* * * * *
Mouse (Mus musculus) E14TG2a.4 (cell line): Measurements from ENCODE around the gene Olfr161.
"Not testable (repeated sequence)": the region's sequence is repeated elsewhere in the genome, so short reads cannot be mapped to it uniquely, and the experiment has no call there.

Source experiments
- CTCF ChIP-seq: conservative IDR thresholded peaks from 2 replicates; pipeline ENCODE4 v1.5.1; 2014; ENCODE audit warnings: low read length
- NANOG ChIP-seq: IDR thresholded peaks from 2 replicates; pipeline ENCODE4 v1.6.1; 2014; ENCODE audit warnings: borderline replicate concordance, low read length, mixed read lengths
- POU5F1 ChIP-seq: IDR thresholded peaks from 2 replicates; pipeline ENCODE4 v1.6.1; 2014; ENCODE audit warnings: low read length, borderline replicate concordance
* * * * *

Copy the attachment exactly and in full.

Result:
Mouse (Mus musculus) E14TG2a.4 (cell line): Measurements from ENCODE around the gene Olfr161.
"Not testable (repeated sequence)": the region's sequence is repeated elsewhere in the genome, so short reads cannot be mapped to it uniquely, and the experiment has no call there.

Source experiments
- CTCF ChIP-seq: conservative IDR thresholded peaks from 2 replicates; pipeline ENCODE4 v1.5.1; 2014; ENCODE audit warnings: low read length
- NANOG ChIP-seq: IDR thresholded peaks from 2 replicates; pipeline ENCODE4 v1.6.1; 2014; ENCODE audit warnings: borderline replicate concordance, low read length, mixed read lengths
- POU5F1 ChIP-seq: IDR thresholded peaks from 2 replicates; pipeline ENCODE4 v1.6.1; 2014; ENCODE audit warnings: low read length, borderline replicate concordance